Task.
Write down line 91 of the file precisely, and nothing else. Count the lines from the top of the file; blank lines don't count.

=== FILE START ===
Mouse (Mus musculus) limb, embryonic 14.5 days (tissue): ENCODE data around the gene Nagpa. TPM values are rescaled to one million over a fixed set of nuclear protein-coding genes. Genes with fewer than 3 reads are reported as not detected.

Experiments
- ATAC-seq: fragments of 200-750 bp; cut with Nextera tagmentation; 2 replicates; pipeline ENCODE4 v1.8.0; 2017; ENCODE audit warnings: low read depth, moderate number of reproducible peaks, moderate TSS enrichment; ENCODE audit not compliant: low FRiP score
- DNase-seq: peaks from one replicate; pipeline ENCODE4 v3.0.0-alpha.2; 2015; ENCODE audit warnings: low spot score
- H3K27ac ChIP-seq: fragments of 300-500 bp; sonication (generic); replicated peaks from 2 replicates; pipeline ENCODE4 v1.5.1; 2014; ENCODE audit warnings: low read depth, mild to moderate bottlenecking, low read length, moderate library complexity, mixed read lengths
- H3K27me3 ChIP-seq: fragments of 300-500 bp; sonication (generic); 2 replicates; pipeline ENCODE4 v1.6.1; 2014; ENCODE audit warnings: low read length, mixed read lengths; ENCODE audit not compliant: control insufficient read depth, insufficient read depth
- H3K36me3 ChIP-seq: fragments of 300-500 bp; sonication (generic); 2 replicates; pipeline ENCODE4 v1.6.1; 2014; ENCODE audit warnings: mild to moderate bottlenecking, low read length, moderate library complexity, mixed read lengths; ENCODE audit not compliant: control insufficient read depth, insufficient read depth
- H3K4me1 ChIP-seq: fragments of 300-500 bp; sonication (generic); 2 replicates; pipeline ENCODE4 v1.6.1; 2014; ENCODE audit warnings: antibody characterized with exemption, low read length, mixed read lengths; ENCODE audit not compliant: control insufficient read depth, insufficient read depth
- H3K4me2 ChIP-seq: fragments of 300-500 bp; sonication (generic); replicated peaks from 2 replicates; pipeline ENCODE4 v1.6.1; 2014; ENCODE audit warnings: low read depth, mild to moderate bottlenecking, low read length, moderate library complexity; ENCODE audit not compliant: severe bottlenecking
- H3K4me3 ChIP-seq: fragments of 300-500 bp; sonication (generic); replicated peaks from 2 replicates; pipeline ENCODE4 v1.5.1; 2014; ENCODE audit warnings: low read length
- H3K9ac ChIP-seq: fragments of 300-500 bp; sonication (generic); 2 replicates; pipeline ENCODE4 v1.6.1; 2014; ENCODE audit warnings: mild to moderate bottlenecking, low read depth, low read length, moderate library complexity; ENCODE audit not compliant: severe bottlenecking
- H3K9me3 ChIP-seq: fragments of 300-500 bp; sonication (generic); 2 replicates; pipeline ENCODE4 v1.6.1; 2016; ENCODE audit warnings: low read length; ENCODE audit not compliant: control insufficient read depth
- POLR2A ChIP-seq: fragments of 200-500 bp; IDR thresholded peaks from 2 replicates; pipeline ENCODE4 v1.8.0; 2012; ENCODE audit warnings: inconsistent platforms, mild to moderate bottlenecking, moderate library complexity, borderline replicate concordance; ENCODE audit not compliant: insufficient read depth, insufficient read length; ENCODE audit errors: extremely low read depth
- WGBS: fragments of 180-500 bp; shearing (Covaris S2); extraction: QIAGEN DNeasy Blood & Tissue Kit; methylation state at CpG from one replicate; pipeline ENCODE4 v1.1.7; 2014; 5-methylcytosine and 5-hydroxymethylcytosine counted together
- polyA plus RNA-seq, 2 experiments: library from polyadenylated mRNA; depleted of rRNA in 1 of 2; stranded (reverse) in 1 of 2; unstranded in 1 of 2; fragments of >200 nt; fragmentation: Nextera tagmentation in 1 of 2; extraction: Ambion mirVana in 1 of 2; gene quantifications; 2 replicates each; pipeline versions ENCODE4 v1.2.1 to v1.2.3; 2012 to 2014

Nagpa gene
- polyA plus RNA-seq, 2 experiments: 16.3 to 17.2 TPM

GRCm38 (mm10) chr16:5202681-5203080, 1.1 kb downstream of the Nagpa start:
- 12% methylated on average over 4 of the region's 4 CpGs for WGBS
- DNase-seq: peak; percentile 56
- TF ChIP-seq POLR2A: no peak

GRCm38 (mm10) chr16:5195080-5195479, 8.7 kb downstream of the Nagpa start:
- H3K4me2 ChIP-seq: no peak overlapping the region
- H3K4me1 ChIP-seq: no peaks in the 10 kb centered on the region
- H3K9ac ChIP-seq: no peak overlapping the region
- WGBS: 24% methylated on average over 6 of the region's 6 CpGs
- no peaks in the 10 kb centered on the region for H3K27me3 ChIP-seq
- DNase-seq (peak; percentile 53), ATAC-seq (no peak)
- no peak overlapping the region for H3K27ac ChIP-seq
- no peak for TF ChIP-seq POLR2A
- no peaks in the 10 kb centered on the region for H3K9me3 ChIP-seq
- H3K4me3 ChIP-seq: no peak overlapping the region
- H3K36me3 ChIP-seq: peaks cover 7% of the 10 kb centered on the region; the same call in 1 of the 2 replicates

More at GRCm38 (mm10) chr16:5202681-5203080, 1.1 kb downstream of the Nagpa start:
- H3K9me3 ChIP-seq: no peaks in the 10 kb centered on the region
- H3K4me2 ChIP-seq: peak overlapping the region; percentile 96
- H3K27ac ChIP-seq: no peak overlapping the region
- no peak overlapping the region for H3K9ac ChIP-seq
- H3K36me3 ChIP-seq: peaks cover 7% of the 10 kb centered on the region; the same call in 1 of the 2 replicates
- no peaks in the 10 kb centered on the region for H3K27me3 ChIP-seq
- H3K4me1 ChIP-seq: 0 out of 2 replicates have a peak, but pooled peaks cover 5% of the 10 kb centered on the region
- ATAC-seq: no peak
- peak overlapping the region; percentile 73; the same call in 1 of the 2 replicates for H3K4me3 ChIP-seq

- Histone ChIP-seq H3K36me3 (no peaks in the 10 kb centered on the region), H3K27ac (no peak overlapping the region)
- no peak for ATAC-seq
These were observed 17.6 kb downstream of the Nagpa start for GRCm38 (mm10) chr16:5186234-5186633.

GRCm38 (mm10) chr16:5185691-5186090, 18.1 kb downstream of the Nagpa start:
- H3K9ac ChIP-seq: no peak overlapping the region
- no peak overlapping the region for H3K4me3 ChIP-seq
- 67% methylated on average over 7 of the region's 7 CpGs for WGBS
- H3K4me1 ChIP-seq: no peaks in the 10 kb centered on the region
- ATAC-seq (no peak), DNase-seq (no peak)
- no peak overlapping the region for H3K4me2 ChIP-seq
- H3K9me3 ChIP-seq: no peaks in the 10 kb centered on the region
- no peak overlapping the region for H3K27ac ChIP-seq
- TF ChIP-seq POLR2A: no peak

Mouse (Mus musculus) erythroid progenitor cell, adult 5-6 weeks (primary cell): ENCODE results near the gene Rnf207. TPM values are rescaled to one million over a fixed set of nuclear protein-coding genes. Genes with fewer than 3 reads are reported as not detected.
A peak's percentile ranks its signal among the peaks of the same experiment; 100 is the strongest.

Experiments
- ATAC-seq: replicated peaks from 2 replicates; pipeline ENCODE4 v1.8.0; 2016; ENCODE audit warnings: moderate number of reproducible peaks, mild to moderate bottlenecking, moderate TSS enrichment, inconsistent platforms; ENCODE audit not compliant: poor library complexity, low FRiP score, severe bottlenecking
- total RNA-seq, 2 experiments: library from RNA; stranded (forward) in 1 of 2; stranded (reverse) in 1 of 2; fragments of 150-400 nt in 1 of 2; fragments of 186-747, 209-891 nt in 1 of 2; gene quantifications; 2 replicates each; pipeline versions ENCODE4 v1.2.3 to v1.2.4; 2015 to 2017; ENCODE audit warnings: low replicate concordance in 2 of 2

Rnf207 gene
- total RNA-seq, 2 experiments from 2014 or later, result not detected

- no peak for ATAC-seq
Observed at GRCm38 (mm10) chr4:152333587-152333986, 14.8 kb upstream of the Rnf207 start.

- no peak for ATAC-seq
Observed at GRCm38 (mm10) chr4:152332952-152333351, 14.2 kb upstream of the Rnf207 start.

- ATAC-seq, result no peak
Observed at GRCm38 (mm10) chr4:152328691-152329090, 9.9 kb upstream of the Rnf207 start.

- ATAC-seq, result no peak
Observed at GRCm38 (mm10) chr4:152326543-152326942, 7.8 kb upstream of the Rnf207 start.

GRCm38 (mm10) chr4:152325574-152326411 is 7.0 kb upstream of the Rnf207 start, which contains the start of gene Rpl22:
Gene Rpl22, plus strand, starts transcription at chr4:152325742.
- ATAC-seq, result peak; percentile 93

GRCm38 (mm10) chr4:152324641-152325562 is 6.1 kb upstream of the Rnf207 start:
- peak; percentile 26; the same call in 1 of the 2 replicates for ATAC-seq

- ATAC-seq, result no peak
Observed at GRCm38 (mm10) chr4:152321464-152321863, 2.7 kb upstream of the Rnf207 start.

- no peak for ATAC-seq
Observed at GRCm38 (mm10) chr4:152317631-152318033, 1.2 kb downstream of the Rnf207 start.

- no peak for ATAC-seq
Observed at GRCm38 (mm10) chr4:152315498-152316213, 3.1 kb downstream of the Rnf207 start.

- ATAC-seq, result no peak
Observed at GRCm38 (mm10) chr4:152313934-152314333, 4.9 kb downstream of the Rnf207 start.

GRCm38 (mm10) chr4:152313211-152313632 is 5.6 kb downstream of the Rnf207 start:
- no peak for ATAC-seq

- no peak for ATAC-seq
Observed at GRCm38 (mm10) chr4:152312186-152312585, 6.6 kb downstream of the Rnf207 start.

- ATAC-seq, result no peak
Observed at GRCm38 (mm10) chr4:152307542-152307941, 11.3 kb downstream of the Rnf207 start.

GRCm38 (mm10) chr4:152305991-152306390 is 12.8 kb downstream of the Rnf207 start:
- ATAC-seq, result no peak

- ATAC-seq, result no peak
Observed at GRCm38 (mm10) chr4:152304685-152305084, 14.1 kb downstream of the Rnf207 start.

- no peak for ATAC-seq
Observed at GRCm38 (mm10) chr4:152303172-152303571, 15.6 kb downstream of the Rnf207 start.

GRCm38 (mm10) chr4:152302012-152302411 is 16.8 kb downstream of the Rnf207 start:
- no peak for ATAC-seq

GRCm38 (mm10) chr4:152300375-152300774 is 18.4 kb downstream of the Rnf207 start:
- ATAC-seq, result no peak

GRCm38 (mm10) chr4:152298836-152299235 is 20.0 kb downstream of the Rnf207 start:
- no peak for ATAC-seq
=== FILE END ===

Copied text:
GRCm38 (mm10) chr4:152305991-152306390 is 12.8 kb downstream of the Rnf207 start: